Late blight, a potentially devastating plant disease that infects potatoes and tomoato plants, has been found in Wisconsin. The fungus has hit Northeastern states particularly hard this year and Wisconsin farmers are being warned to scout their tomato and potato plants for symptoms.
Caused by the pathogen Phytophthora infestans, late blight was identified on a tomato plant that had been submitted to the University of Wisconsin-Madison's Plant Disease Diagnostic Clinic. Since then, two additional cases have been identified in southern Wisconsin, the state agriculture department said.
Late blight was the biological cause of the Irish potato famine from 1845-1852. Under the right conditions, late blight will spread rapidly, killing plants in one to two weeks.
"Gardeners and growers need to know what late blight looks like and to take proper steps to protect your plants from the disease," said Amanda Gevens, UW-Madison plant pathologist.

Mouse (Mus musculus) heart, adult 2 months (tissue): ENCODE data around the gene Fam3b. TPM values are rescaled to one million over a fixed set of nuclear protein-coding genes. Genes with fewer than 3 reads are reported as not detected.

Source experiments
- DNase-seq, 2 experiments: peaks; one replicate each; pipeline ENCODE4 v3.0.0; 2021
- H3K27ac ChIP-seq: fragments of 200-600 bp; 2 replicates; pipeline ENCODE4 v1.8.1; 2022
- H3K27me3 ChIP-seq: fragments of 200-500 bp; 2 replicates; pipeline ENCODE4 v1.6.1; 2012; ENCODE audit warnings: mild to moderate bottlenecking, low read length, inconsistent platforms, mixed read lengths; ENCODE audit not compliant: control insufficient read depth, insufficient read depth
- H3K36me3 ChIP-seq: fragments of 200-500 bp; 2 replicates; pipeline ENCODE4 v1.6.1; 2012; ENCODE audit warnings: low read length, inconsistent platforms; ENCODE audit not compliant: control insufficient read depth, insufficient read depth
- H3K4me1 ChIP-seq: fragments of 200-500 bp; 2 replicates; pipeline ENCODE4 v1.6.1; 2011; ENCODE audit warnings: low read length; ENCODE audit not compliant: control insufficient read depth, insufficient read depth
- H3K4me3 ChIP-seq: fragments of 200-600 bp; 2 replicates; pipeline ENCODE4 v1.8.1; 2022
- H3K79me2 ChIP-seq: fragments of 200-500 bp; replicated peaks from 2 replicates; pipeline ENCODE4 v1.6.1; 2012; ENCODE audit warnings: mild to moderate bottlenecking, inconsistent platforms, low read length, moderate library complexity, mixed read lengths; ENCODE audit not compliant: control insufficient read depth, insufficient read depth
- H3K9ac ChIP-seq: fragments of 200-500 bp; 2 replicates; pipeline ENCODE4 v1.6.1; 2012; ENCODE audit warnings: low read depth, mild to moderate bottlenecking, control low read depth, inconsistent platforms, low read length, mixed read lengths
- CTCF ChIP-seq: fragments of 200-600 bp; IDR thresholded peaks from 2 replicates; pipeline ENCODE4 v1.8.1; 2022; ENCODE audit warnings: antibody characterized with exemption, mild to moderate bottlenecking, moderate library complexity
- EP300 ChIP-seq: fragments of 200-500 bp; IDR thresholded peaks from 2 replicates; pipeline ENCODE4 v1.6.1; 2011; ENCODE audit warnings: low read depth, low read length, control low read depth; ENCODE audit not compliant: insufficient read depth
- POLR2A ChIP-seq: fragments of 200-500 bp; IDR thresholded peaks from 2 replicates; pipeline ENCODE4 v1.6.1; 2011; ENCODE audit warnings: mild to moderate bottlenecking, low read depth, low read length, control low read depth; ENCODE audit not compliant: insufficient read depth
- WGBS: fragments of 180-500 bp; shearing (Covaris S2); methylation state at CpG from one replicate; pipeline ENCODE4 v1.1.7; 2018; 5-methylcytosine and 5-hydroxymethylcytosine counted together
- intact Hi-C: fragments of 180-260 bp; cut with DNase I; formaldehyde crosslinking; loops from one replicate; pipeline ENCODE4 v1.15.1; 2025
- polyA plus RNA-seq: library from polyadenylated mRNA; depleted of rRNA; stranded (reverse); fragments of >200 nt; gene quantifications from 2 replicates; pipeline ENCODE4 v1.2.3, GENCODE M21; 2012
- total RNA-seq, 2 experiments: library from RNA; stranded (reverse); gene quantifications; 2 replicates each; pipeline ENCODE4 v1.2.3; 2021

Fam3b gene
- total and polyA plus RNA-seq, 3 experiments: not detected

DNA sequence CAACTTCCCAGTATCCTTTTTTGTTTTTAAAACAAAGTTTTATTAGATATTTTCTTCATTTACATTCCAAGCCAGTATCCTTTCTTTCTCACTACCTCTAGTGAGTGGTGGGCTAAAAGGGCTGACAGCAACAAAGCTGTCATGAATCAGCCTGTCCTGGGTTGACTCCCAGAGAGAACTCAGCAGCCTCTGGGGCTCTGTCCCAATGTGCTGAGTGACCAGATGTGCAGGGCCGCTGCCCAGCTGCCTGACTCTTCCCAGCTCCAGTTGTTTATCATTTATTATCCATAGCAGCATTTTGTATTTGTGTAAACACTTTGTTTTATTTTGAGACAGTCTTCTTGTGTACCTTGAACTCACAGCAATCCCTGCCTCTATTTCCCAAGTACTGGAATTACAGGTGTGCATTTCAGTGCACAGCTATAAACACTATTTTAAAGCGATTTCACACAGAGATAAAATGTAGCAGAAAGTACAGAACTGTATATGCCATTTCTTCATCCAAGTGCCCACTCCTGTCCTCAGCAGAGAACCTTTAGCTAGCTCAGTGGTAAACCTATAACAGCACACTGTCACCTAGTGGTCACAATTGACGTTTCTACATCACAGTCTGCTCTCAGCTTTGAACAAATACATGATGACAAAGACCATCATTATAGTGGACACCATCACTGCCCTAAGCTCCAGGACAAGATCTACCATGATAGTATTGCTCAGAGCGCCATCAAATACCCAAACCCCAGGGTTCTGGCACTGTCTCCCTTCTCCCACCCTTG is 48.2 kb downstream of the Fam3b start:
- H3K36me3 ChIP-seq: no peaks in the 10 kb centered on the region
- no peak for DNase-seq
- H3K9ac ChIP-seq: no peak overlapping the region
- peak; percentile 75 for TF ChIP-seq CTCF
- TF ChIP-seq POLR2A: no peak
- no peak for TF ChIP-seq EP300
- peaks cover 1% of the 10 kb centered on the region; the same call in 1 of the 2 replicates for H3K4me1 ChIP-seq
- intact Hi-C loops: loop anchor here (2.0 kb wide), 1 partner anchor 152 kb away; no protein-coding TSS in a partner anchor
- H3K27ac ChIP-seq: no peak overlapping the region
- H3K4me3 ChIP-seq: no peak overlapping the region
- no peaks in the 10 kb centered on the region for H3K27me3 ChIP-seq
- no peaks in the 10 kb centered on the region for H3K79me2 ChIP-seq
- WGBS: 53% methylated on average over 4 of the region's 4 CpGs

Late blight lesions can occur on leaves, stems or fruit. Lesions usually begin pale green in color, eventually turning brown to black and appearing somewhat greasy.
If you have late blight, destroy infected plants to prevent further spread of the disease. Growers with small numbers of plants should pull and bag plants for removal. Large plantings should be tilled down thoroughly with tractors.
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